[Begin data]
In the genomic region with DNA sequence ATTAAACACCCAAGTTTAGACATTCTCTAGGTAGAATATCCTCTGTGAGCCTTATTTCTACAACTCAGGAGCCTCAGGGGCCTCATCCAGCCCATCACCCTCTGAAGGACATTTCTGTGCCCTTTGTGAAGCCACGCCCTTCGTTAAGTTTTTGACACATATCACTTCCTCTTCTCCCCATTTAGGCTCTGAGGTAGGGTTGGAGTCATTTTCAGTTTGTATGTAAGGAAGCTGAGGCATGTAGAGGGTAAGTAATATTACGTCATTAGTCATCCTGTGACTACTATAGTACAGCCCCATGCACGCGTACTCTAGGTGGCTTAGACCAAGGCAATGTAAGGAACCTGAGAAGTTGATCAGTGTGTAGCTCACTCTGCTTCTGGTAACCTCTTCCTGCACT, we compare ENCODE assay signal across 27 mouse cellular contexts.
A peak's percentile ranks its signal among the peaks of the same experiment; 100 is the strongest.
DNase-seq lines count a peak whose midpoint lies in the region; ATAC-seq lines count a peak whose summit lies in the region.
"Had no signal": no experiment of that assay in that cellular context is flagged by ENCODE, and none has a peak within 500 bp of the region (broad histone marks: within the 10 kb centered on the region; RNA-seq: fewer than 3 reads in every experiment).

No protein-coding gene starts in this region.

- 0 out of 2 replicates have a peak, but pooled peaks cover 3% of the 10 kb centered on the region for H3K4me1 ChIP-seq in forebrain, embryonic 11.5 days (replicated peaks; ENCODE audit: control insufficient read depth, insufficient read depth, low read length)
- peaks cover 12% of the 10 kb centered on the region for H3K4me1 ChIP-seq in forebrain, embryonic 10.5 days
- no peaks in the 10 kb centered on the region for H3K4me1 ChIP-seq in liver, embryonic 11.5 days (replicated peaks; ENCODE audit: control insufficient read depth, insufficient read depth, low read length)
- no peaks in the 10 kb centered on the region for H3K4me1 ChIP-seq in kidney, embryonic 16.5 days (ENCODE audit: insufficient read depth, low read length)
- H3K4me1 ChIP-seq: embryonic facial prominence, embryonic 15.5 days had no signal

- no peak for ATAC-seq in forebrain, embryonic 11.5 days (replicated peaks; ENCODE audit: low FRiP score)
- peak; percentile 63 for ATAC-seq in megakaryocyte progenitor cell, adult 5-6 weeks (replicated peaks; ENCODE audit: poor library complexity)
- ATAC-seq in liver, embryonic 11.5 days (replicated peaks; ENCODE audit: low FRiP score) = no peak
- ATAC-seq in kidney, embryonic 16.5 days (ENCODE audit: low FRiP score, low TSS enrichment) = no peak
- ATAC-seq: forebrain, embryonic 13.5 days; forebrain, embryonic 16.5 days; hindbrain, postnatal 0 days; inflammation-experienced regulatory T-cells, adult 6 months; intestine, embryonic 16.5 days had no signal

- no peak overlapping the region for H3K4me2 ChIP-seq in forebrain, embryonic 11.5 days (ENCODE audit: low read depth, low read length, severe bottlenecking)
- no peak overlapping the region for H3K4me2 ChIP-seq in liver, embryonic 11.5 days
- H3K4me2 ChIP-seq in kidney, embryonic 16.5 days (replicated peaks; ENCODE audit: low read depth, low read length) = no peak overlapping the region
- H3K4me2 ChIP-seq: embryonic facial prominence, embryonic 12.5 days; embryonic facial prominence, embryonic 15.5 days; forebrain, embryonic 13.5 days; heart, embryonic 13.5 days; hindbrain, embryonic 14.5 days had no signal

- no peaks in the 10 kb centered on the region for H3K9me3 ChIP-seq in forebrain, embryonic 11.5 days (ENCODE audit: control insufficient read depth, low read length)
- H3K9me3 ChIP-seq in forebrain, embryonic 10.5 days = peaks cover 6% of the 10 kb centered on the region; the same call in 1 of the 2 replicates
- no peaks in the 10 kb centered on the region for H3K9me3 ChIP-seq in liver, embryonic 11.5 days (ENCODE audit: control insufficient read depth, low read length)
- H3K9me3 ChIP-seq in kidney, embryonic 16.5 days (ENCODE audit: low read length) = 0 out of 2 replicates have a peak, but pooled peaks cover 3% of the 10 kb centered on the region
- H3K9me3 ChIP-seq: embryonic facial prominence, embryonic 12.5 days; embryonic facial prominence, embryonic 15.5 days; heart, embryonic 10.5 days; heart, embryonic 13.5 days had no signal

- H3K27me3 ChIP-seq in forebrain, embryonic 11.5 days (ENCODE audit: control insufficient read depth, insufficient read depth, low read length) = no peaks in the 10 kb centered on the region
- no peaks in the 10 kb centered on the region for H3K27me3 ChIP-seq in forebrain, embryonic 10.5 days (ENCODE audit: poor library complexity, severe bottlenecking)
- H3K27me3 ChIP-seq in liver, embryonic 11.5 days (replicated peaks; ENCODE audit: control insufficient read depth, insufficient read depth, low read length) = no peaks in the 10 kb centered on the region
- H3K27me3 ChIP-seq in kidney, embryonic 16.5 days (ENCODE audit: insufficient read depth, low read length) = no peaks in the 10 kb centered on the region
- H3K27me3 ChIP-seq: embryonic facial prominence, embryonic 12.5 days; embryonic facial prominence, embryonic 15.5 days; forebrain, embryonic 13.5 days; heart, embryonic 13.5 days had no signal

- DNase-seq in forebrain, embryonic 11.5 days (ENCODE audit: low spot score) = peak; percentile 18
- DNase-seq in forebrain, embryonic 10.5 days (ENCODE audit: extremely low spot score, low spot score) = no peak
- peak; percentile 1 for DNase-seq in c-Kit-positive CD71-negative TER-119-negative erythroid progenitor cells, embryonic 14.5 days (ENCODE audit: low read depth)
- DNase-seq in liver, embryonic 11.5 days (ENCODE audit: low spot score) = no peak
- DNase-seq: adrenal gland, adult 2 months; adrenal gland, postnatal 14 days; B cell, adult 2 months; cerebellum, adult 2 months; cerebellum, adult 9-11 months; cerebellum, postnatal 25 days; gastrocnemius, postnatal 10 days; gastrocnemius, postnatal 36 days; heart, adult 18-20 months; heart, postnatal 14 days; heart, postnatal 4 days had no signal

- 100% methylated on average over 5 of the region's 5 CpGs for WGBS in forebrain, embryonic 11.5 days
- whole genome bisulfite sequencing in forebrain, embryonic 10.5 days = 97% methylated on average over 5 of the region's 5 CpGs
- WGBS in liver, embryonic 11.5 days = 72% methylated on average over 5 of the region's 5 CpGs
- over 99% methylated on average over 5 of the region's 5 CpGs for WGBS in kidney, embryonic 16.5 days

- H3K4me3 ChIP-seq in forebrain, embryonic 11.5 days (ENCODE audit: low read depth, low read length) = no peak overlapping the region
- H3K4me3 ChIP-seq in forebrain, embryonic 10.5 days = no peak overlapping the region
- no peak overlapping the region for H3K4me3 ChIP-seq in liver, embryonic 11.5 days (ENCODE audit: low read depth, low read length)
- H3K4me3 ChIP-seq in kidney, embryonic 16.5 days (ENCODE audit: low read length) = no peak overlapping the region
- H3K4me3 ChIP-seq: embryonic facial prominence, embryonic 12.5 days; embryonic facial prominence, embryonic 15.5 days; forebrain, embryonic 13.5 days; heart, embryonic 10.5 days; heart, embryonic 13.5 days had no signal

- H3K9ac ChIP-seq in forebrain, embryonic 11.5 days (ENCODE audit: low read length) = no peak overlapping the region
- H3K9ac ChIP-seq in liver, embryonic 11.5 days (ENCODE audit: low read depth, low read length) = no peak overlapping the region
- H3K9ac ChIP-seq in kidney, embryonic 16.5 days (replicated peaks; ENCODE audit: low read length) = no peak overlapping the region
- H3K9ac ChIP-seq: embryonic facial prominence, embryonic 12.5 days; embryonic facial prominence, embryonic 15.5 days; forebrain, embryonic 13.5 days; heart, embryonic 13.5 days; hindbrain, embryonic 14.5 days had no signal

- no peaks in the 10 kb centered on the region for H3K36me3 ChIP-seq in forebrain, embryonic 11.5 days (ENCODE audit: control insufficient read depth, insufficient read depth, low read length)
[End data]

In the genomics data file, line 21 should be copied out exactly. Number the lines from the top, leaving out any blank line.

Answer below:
- H3K9me3 ChIP-seq in forebrain, embryonic 10.5 days = peaks cover 6% of the 10 kb centered on the region; the same call in 1 of the 2 replicates